Resident (and good neighbor of everyone in) St. Croix Falls
And, as I said, to be fair, this is my good neighbor’s letter to me:
I would like to thank you for contacting me regarding the budget repair bill. I apologize for the delay in responding to you, but the volume of phone calls, emails and letters made it impossible to respond in a timely fashion. I hope you can forgive me for the delay; it is always my intent to respond as soon as possible to any constituent who contacts me.
I will get right to the subject of my letter and tell you that I did vote in favor of the budget repair bill and I would like to outline my reasoning, hopefully, answering your questions along the way. The most important reason I voted for this bill is that, without passage in a timely fashion, the state may be forced to lay off as many as 1,500 employees immediately and thousands in the next biennium. The state unemployment rate is high enough, especially in Polk and Burnett counties. Lay-offs would only be making the situation worse.
Additionally, failure to act now would put our state hundreds of millions of dollars in debt within just a few months. This, combined with the fact that we are already staring a $3.6 billion deficit square in the face for the next budget, made passing this bill that much more urgent. We need to give local municipalities and school districts the flexibility to manage their budgets within the confines of Governor Walker’s upcoming proposal.
While there were a wide variety of concerns about the budget repair bill, I will address the most common. Many people have expressed concern that an angry boss or parent on the school board would be able to fire employees without recourse. Not only would this not be tolerated by the community, but it is also against the law. The civil service laws prevent people from being fired without due process.
Others have asked what collective bargaining has to do with a budget bill. My answer is that the changes in contributions to retirement and health care would not remain in effect for long if unions could collectively bargain over these issues. I would also add that union members can still collectively bargain for their wages.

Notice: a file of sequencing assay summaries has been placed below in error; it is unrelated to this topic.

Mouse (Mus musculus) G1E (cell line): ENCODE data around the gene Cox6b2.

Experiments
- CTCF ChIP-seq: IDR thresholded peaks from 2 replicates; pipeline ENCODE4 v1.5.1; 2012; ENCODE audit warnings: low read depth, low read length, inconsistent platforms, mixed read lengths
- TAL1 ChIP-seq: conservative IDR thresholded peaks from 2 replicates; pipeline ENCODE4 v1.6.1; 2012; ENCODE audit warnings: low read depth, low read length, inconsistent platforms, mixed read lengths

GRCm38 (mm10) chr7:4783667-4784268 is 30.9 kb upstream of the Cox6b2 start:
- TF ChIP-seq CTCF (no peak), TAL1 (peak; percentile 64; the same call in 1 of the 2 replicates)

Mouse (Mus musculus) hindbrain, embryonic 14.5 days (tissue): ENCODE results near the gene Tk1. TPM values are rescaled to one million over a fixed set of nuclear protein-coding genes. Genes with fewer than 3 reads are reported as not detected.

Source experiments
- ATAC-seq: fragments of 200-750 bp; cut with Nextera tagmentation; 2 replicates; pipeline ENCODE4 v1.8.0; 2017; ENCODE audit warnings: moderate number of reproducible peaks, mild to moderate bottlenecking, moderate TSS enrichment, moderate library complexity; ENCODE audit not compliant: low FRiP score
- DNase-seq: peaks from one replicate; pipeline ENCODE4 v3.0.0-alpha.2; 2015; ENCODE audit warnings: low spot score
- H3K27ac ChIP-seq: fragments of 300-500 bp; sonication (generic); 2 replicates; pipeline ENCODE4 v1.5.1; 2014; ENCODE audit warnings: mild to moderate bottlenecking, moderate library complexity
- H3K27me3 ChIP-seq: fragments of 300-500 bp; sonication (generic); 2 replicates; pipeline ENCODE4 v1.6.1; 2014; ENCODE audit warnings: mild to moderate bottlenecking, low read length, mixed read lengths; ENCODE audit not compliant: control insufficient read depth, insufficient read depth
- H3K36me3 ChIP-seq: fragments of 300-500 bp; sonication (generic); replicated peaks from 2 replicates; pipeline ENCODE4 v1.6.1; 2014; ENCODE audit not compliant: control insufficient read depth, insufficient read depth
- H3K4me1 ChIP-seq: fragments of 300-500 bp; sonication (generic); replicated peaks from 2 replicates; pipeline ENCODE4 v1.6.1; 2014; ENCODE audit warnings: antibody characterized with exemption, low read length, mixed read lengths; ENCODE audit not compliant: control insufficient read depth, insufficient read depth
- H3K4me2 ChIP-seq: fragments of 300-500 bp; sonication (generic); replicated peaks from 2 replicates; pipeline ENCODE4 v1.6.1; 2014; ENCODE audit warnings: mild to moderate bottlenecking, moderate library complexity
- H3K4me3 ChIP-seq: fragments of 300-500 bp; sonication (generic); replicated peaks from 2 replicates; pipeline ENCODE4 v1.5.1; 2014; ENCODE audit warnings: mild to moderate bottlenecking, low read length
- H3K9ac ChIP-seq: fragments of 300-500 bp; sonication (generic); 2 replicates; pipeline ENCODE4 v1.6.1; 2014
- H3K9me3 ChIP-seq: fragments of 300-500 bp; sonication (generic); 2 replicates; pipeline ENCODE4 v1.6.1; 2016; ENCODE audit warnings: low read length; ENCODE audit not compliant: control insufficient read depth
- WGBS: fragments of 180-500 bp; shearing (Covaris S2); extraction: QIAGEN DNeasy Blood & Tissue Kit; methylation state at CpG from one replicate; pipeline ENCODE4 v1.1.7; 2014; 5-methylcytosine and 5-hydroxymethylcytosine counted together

Another frequently asked question is whether or not this impacts legislators, their staff, or the Governor and the answer is yes, legislators, their staff, and the Governor will be making the same contributions as every other state employee.
There has also been some concern that pension benefits for retirees would be impacted by this bill. That is simply not that case; this does not reduce pension or healthcare benefits. It simply requires employees to contribute to these two things, with no impact on retired public employees.
I would like to thank everybody who contacted me for your willingness to discuss the issue with civility. I met with several groups of teachers from the district and we had a great discussion about the bill. Though we ultimately we had to agree to disagree, I did appreciate the opportunity to discuss the issue and hear people’s personal stories.
I will finish by saying this was not an easy decision, nor one I took lightly. I have worked with several teachers from Osceola as a football coach at the high school, and I have seen firsthand how they truly care about the lives of their students in and out of the classroom. Thank you to all the teachers and public employees who work tirelessly to serve others in the community and do so with what I believe is the best work ethic in the country.
As always, if you have a question I did not directly address and you would like to talk to me further, please do not hesitate to contact me.
Rep. Erik Severson
28th Assembly District